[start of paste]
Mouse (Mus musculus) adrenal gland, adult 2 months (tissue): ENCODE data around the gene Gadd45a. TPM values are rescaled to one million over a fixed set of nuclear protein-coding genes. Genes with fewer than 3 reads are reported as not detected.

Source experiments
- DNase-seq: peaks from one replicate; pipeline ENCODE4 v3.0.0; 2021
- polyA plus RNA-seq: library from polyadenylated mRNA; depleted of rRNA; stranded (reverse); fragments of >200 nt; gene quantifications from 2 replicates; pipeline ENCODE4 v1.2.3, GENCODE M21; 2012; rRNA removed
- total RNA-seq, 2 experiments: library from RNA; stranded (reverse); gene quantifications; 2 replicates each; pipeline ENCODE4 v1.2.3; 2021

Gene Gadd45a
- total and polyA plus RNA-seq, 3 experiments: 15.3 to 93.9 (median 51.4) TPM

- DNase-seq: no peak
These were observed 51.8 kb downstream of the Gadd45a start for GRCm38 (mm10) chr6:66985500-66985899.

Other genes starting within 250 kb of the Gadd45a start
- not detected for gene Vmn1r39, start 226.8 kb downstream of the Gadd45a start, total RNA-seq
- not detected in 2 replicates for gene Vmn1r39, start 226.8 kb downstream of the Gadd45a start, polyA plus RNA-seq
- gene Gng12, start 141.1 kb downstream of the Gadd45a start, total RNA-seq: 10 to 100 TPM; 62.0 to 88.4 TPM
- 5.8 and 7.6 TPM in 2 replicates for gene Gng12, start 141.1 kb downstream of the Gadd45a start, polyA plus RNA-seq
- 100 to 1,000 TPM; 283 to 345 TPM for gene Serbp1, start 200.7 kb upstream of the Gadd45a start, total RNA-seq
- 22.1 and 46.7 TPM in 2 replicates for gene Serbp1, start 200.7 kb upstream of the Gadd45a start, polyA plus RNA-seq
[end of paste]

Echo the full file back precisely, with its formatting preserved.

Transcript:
Mouse (Mus musculus) adrenal gland, adult 2 months (tissue): ENCODE data around the gene Gadd45a. TPM values are rescaled to one million over a fixed set of nuclear protein-coding genes. Genes with fewer than 3 reads are reported as not detected.

Source experiments
- DNase-seq: peaks from one replicate; pipeline ENCODE4 v3.0.0; 2021
- polyA plus RNA-seq: library from polyadenylated mRNA; depleted of rRNA; stranded (reverse); fragments of >200 nt; gene quantifications from 2 replicates; pipeline ENCODE4 v1.2.3, GENCODE M21; 2012; rRNA removed
- total RNA-seq, 2 experiments: library from RNA; stranded (reverse); gene quantifications; 2 replicates each; pipeline ENCODE4 v1.2.3; 2021

Gene Gadd45a
- total and polyA plus RNA-seq, 3 experiments: 15.3 to 93.9 (median 51.4) TPM

- DNase-seq: no peak
These were observed 51.8 kb downstream of the Gadd45a start for GRCm38 (mm10) chr6:66985500-66985899.

Other genes starting within 250 kb of the Gadd45a start
- not detected for gene Vmn1r39, start 226.8 kb downstream of the Gadd45a start, total RNA-seq
- not detected in 2 replicates for gene Vmn1r39, start 226.8 kb downstream of the Gadd45a start, polyA plus RNA-seq
- gene Gng12, start 141.1 kb downstream of the Gadd45a start, total RNA-seq: 10 to 100 TPM; 62.0 to 88.4 TPM
- 5.8 and 7.6 TPM in 2 replicates for gene Gng12, start 141.1 kb downstream of the Gadd45a start, polyA plus RNA-seq
- 100 to 1,000 TPM; 283 to 345 TPM for gene Serbp1, start 200.7 kb upstream of the Gadd45a start, total RNA-seq
- 22.1 and 46.7 TPM in 2 replicates for gene Serbp1, start 200.7 kb upstream of the Gadd45a start, polyA plus RNA-seq